The first step in identifying studies is searching the most appropriate databases, which is dependent on your research question. You can find a list of databases here, but you should also consult with a librarian to ensure that you don't miss any pertinent databases.
Here are some general guidelines to keep in mind when searching databases:
Building your search strategy should include the following steps:
Feel free to use a search strategy worksheet to start preparing your review. This worksheet helps identify the research question, relevant concepts along with useful synonyms.
In addition, you may want to consult the Library's search syntax translation guide to help you draft your strategy to take full advantage of the features available across different databases.
The Peer Review of Electronic Search Strategies (PRESS) provides a table with practical questions to enable self-review of a draft strategy (usually completed by a librarian). PRESS is an essential step that can help ensure:
A template is also available to help you prepare the peer-review of a search strategy:
Once you have completed searching the databases, it is important to supplement your searching with studies that may not have been included in the databases. Here are some resources where you can locate supplementary materials for your systematic review:
The Fourth International Conference on Grey Literature defined grey literature as "that which is produced on all levels of government, academics, business and industry in print and electronic formats, but which is not controlled by commercial publishers." Here is a sample of resources you may want to consider when searching for grey literature:
In addition, the United States Department of Health and Human Services has a complete list of clinical trial registries from around the world.
We also have access to more theses in the resources listed below:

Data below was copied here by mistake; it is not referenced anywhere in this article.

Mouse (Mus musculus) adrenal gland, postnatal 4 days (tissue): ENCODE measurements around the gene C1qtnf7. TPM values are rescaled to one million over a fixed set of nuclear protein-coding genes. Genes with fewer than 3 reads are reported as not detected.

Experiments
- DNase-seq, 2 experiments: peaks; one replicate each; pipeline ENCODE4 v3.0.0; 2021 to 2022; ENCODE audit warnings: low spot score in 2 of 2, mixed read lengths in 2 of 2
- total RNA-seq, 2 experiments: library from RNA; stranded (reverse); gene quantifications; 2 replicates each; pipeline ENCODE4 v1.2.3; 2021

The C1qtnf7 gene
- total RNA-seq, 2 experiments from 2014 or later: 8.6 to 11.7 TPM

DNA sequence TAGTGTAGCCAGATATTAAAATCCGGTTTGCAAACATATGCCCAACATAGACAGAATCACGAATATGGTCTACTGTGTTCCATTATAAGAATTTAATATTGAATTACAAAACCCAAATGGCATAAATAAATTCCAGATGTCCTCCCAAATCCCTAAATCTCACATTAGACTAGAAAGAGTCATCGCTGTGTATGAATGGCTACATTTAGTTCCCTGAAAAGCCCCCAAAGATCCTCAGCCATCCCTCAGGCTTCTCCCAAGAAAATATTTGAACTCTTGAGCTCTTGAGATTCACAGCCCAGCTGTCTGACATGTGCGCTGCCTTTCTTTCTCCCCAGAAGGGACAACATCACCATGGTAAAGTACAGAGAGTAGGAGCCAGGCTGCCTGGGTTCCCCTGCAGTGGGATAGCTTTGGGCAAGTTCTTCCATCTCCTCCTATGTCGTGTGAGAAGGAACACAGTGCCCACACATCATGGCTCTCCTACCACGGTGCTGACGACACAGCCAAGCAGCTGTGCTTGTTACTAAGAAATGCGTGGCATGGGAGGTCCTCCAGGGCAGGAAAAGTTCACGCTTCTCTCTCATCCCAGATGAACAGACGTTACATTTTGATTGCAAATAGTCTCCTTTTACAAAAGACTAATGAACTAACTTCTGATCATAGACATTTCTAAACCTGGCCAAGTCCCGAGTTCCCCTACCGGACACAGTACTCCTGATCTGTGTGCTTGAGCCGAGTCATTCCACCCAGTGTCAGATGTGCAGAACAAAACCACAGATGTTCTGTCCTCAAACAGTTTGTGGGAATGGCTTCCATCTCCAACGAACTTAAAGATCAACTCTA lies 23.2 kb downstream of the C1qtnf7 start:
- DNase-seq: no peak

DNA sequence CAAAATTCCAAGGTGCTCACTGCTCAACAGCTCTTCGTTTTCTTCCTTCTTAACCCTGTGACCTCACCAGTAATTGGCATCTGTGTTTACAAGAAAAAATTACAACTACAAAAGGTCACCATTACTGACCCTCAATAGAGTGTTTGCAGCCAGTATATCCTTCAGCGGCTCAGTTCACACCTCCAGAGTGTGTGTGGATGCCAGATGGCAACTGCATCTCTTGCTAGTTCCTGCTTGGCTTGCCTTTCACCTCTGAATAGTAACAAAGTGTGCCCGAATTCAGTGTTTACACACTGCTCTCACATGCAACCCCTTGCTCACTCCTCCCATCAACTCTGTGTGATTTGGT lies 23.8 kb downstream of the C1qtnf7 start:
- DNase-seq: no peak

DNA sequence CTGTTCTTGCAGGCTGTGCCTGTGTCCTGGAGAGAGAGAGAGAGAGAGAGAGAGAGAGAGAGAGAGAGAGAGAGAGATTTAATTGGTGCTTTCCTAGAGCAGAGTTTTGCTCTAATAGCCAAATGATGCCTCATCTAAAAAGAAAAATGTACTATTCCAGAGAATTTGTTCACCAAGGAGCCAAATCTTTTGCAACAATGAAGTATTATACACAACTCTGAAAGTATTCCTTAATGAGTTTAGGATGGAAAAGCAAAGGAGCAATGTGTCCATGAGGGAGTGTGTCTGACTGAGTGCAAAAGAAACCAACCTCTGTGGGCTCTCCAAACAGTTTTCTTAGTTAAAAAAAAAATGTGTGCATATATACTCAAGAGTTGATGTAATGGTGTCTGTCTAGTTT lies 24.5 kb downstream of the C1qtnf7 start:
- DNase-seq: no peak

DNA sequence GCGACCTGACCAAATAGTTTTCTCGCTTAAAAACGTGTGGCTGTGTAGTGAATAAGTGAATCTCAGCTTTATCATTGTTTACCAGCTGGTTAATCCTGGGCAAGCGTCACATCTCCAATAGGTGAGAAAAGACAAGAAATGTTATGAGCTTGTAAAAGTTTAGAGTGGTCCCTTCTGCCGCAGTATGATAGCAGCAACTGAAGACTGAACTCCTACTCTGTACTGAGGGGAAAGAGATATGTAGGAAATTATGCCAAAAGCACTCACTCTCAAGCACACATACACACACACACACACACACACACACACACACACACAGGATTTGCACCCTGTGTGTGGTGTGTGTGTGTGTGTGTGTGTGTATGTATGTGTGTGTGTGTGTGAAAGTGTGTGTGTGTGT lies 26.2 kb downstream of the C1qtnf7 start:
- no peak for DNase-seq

Search filters can be used to help narrow your search strategy by study design, population, or for specificity or sensitivity.
The list above provides examples, but other filters and resources are also available.
It is important to document your process as you create your systematic review to keep track of decisions made and to ensure that all the correct information is being included in your review. There are reporting standards that can be followed that can act as step-by-step guides.
The following lists provide examples of different reporting standards:
The EQUATOR Network (Enhancing the QUAlity and Transparency Of health Research) has created a comprehensive list of various Reporting Guidelines.
On a more practical level, you can use a spreadsheet to keep track of the searching process and include the following information:
Here is an annotated example of an Excel spreadsheet used to help keep track of searching:
It is best to organize your references in a citation manager, so that they are easily accessible when you need them.
Citation managers allow you to:
The following citation management tools are suggested for systematic reviews:
Installation instructions, directions and additional information can be found on our citation management research guide.